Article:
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October 21st, 2017

The “School Choice” Gambit

Editor,
From all the militant ranting concerning “school choice,” one gets the feeling that difficult objective circumstances have left most people so without choice in the essential areas of their lives, that they’re clinging to the one thing that gives them a sense of freedom. Which is a shame, because it diverts attention from the only educational issue that has any real meaning and social value: the centrality of free public education to our democracy, and the need to maintain it at the highest levels. This means well-trained, well-paid teachers, and the provision of state-of-the-art facilities and technology across the board and equally to every public school in the state.

As a transplanted New Yorker, I have through experience a perspective denied many Vermonters. I raised seven children who today have seventeen degrees between them virtually all attained through free public education. Grammar school and intermediate school left no choices; you went to the school in your district, period. High school offered a handful of specialized schools for which one had to qualify. Failing that (if one even applied), you attended the high school in your district, period.

When it came to college, the City University of New York (CUNY) provided many schools that were, back then, virtually free and that, even today, charge a tuition that at $6,330 a year is a fraction of what most colleges demand.

So stop being conned by the “choice game,” and put your efforts into free, quality, equalized public education for all Đ right through college. It’s completely doable if the public focuses on the core issues and wills it. If you look closely, you’ll find that the “choice game” is being promoted by those who have a money interest in education, and who, as with Trump, would like to see the entire system privatized. For an indication of the disaster that would be, take a hard look at charter schools those privatized schools subsidized by taxpayers. Most perform no better than the public schools, many worse, and those that show improvement do so through selective registration i.e., denying admission to low performing and impaired students, which public schools are not permitted to do by law. You’ll also find that the movement to privatized charter schools is heavily endowed by billionaires such as the Walton and Gates families Đ all of whom struggle to pay their workers the lowest possible wages and provide minimal benefits. Such is their concern for the public!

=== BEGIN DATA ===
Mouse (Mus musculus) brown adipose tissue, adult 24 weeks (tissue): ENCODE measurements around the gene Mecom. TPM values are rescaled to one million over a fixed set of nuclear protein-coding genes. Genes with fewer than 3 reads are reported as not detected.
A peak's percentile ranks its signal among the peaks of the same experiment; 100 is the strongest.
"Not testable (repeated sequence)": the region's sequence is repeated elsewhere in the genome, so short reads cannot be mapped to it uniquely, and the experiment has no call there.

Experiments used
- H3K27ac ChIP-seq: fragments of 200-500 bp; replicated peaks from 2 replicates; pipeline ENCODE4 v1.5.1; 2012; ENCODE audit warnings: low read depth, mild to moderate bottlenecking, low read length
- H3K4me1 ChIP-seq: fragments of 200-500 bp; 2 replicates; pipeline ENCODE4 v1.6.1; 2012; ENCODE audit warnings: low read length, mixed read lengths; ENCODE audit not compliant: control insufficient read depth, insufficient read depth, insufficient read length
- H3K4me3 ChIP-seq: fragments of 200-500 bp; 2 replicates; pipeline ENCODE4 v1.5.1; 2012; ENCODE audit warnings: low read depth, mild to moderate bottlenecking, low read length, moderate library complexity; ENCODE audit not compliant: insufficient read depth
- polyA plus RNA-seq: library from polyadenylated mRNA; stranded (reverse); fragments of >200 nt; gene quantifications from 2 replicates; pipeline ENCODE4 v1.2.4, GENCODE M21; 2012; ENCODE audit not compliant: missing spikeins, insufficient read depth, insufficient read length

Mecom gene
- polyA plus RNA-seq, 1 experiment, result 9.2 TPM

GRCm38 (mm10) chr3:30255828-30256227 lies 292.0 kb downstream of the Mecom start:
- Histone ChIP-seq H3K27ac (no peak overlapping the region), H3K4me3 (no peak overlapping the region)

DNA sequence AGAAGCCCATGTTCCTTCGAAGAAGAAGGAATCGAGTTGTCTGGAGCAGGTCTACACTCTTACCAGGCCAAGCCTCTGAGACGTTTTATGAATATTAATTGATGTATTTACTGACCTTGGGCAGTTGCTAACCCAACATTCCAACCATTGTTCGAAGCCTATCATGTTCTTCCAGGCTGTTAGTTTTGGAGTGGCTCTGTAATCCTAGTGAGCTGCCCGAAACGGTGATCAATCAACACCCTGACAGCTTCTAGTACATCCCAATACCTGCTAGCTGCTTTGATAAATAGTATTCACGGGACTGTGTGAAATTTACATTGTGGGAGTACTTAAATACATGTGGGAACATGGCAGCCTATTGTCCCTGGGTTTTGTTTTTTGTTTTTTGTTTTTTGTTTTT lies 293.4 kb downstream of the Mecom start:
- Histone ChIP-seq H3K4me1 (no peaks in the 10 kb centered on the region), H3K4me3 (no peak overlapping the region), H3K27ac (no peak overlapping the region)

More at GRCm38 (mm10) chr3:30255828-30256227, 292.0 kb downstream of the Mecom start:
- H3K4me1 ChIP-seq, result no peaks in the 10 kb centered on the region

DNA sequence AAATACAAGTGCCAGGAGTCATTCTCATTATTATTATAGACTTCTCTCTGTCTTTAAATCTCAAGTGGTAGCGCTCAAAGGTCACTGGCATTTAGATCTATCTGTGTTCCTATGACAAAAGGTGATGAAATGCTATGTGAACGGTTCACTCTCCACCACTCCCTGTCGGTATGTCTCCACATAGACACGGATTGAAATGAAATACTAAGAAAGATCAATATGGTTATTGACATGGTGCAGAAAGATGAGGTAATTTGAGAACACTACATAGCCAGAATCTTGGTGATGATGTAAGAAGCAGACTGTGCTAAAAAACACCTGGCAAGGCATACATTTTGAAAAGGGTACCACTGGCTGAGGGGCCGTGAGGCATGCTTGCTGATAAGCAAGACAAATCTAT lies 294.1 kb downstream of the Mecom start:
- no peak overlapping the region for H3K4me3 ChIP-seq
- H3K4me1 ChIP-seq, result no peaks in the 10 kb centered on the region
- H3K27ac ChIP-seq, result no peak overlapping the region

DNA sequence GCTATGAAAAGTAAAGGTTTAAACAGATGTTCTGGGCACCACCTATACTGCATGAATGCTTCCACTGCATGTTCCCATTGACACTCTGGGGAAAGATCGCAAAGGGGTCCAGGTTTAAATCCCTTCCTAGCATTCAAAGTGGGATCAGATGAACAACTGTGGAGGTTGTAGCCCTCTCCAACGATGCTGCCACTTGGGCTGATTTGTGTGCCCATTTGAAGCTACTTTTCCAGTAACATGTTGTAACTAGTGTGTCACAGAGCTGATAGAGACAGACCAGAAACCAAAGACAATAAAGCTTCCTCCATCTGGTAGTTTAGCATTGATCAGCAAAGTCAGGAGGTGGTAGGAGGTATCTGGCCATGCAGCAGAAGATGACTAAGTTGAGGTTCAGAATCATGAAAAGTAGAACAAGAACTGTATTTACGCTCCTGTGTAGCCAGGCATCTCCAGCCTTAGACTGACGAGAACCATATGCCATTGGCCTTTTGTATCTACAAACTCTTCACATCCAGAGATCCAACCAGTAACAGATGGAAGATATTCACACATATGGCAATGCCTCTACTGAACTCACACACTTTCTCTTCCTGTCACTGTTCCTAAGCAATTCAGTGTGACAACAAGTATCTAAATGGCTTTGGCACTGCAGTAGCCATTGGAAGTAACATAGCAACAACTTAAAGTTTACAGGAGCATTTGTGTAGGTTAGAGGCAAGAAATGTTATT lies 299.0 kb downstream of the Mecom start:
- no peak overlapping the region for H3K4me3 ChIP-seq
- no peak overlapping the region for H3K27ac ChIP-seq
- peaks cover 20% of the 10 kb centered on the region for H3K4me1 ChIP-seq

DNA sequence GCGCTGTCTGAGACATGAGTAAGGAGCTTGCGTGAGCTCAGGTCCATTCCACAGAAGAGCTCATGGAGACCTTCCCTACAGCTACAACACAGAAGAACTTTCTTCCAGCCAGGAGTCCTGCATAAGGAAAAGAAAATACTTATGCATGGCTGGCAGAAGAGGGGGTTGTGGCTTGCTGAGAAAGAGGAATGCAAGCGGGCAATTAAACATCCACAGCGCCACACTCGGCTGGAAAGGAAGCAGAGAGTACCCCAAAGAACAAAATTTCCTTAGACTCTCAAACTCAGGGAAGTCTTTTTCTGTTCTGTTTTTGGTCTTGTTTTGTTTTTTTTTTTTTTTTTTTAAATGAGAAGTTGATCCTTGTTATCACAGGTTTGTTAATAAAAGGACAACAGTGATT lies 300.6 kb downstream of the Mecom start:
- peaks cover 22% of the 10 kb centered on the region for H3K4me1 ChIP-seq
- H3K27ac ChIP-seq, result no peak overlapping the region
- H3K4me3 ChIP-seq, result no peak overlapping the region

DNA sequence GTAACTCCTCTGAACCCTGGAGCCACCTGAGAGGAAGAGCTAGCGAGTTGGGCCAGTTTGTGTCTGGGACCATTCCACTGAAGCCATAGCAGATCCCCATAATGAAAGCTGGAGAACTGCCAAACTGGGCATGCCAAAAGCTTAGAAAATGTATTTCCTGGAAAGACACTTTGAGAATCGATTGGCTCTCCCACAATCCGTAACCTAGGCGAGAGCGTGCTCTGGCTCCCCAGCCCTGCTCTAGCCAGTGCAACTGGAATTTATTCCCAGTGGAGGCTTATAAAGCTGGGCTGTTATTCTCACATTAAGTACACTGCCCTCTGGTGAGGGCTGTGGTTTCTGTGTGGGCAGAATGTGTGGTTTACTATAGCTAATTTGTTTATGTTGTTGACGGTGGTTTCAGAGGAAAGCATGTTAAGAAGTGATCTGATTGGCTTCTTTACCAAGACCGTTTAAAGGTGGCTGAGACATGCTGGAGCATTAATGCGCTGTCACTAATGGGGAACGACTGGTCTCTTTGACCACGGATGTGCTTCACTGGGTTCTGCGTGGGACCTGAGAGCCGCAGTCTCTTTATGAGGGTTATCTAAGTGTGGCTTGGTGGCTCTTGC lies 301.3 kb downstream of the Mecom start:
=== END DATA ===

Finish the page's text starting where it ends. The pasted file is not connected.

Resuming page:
Defense of school choice and the privatization of education can take the most disingenuous forms. For example, a former educator recently declared that, “local town taxpayers ‘approve’ of us (a private school) through their annual property tax payments” (Manchester Journal, 12/23/16). This is akin to saying that Americans, by paying their federal taxes, approve of U.S. military aggression, the stockpiling of nuclear weapons, and an outrageously over-bloated “defense” budget.

Education is not like choosing and automobile. It should offer only one model: the best and most advanced Đ and free for everyone.

Andrew Torre
Londonderry, VT

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